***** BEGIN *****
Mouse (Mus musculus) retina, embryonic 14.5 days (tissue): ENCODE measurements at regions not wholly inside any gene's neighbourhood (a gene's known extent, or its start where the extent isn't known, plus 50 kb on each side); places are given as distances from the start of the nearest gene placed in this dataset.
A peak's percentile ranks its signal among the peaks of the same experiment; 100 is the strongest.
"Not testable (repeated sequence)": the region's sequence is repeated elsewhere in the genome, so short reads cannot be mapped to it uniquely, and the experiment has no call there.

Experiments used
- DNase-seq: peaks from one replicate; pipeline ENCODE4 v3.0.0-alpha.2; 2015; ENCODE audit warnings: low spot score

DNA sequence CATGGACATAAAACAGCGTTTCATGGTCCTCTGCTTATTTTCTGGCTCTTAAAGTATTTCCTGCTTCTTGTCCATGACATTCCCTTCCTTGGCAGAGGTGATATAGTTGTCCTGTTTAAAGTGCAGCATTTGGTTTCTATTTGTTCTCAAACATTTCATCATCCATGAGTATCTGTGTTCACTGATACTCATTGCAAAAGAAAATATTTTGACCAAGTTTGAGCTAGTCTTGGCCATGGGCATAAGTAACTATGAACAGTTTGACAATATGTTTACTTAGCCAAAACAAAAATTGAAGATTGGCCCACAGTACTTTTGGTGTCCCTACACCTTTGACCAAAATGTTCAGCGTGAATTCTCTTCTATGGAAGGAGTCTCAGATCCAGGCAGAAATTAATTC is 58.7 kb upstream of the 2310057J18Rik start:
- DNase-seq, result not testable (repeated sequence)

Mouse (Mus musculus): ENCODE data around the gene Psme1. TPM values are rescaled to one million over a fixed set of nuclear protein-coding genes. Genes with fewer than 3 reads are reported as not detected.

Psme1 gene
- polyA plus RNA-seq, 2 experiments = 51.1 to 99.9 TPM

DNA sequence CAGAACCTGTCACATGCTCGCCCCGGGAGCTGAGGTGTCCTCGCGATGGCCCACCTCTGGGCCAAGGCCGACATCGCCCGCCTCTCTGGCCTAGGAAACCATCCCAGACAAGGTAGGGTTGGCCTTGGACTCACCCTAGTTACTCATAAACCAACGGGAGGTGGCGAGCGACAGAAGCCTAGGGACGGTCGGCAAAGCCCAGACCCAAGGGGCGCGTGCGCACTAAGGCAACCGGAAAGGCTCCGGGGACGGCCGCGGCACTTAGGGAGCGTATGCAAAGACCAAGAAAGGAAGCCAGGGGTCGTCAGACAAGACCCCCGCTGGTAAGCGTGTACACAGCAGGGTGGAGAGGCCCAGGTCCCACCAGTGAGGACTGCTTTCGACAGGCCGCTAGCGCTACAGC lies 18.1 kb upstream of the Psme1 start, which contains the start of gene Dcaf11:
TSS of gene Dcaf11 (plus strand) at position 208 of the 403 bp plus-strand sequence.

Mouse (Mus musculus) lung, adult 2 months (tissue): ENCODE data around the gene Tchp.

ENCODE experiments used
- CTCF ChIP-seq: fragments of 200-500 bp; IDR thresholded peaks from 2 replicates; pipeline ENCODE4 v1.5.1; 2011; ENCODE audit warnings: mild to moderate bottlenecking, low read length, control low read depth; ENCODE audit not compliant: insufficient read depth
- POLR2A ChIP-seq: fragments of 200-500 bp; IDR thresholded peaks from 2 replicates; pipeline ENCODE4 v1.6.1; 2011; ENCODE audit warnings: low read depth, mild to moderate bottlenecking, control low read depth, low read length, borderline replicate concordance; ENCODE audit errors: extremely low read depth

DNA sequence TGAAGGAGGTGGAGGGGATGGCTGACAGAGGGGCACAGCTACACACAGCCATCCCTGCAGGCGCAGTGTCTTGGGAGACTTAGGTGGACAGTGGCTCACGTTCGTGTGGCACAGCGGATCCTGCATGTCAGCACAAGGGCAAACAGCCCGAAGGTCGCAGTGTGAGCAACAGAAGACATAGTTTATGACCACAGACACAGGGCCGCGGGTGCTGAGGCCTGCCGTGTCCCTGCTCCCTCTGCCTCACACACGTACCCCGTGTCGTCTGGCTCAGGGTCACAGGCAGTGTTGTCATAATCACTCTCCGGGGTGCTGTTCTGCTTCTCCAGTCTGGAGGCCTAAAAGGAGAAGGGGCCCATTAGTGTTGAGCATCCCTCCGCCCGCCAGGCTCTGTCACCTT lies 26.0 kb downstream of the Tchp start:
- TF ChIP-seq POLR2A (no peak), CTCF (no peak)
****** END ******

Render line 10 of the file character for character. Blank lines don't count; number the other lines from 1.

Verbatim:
- polyA plus RNA-seq, 2 experiments = 51.1 to 99.9 TPM